or, try the 17 mile drive... for spectacular scenery. That whole rugged area is magnificent.
Having read all the above posts with great interest, I am left wondering why you ,David, continue to hang on to your British passport.
Houseprices have indeed soared in England in the last few years. However there are plenty to rent on the market. I know of a family who have returned here and are doing just that until they settle in a little. Whatever you decide to do, the very best of luck and good wishes to you. Jim
I have read these posts with some interest, and find they confirm what I was told many years ago. that there are two sides to the Great American Way Of Life. The Haves and the Have nots.

My father, who died in 1952, told me to remember that there are two words which dominate the American Dream - OIL (and their dependence on it) and GREED - (always thinking of Number One.)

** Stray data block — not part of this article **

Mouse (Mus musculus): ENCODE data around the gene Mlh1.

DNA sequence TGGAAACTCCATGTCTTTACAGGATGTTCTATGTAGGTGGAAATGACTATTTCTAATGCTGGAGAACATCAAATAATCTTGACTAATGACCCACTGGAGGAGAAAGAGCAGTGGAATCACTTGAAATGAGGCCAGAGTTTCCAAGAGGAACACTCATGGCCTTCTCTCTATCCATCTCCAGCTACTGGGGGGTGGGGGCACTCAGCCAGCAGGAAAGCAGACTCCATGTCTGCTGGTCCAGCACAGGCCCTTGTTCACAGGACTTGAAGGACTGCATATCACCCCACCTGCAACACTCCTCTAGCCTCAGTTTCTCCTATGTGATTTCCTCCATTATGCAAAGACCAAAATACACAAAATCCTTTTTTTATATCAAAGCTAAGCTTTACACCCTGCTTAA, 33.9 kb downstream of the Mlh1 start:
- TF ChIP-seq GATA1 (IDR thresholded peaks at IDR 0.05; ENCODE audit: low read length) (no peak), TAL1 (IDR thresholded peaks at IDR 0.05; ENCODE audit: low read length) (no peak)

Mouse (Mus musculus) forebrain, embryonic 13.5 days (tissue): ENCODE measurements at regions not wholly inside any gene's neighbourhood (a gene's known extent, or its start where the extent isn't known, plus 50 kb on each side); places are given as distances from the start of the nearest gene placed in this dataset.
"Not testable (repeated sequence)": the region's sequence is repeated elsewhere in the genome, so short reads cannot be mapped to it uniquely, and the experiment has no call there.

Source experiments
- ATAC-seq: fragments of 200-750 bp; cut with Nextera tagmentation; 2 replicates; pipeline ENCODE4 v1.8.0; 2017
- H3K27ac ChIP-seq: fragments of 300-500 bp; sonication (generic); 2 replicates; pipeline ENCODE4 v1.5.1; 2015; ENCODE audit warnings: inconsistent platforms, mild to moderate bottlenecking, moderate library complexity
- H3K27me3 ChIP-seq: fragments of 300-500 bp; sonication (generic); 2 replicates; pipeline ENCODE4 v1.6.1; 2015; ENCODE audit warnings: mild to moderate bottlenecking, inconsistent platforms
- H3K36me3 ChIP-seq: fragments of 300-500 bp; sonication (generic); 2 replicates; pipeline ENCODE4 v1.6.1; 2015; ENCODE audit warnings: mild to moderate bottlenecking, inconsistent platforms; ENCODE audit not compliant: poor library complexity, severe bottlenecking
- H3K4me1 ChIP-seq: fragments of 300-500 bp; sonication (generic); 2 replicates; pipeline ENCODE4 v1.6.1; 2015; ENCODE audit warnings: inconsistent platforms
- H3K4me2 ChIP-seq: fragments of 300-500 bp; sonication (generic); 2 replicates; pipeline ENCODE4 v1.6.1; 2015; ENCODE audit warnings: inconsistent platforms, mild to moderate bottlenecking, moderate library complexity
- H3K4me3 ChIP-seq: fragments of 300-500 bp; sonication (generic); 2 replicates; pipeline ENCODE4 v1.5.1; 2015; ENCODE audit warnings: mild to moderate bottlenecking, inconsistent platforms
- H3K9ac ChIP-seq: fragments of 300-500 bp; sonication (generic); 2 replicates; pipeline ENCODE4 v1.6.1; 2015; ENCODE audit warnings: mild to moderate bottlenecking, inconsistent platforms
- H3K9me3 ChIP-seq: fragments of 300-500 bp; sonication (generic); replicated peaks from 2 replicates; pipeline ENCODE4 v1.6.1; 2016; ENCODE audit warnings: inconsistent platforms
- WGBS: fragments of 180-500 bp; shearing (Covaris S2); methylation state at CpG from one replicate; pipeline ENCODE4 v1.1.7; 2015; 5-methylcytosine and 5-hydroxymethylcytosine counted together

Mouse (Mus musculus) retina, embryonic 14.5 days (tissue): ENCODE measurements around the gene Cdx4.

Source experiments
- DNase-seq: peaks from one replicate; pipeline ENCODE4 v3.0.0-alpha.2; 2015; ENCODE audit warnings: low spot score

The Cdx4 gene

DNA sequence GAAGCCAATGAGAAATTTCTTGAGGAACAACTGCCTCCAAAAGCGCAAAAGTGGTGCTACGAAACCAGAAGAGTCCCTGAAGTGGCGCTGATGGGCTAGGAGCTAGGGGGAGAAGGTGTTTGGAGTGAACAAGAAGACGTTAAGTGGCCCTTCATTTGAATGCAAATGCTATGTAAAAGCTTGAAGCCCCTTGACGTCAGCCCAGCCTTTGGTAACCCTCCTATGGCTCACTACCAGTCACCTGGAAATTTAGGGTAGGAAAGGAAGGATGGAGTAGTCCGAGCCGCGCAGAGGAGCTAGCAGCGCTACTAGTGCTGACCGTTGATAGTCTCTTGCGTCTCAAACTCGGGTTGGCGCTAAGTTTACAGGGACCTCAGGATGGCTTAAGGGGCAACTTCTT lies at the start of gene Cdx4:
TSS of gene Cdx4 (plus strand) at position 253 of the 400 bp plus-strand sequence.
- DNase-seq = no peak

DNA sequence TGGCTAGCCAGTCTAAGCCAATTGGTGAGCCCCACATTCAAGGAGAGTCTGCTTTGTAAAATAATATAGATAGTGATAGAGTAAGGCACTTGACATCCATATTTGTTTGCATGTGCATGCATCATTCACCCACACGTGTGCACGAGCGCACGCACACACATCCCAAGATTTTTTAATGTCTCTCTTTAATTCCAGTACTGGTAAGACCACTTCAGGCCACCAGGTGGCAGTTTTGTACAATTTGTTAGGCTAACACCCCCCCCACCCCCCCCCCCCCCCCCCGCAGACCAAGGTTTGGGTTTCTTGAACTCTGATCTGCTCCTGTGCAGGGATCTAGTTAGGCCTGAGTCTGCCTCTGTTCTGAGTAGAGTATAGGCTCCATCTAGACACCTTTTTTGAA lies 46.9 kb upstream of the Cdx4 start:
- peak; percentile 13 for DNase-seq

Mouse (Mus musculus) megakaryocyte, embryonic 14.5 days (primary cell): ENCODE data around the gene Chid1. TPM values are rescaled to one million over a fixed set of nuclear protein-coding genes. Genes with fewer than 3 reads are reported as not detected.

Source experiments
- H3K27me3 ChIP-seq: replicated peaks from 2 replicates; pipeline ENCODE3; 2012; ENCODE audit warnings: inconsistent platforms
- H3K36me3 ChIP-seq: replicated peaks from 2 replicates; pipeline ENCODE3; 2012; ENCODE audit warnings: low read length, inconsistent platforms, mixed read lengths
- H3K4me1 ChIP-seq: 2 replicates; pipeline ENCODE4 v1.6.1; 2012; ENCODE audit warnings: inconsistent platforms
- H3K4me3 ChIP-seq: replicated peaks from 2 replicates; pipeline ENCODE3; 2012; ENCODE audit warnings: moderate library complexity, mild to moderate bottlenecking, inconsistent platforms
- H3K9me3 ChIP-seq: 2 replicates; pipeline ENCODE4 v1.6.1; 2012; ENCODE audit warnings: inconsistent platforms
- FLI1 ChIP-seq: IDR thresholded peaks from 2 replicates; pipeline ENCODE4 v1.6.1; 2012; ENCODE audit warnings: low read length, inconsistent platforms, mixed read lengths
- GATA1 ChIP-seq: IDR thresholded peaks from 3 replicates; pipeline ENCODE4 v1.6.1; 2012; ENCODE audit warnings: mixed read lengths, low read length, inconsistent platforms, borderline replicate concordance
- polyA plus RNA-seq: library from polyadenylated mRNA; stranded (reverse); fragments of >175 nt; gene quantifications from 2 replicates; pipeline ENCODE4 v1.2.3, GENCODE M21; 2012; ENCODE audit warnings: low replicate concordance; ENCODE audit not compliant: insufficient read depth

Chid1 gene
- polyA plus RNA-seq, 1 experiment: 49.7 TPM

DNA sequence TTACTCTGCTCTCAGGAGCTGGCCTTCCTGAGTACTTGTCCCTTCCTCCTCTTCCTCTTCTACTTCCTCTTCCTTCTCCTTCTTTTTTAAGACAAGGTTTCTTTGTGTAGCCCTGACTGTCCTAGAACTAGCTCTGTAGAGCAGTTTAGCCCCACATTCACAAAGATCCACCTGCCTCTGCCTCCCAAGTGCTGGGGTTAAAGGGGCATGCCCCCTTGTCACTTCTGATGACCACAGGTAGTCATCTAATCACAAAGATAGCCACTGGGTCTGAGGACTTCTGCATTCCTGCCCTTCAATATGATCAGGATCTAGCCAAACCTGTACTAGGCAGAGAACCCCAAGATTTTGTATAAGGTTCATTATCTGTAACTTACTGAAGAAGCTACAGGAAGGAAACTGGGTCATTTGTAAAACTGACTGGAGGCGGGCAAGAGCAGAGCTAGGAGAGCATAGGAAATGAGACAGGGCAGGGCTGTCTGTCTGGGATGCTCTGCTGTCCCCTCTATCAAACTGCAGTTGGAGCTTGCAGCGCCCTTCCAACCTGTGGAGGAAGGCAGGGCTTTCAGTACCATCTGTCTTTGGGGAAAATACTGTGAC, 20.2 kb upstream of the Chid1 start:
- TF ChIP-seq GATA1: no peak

Visions we get of American life is of lithe and nubile women frolicking on the ever sunlit beaches. He-man type men in brash cars who seem to have no need to work, always seeking enjoyment at the expense of others

What a shock it was to us to see that there is another side of the Dream, witness the truth as revealed in the aftermath of Katrina. The struggle of the down-trodden masses, too poor to leave their humble homes. The mass exodus of those who HAVE, clogging the motorways in their rush to safety. A sure sign of the divisions of class.

I hope the move to the UK is a good one, and that everything turns out OK. No! I am not jealous of the Dream, I am sad for those who have become so disillusioned, and can do so little about it. They deserve better...........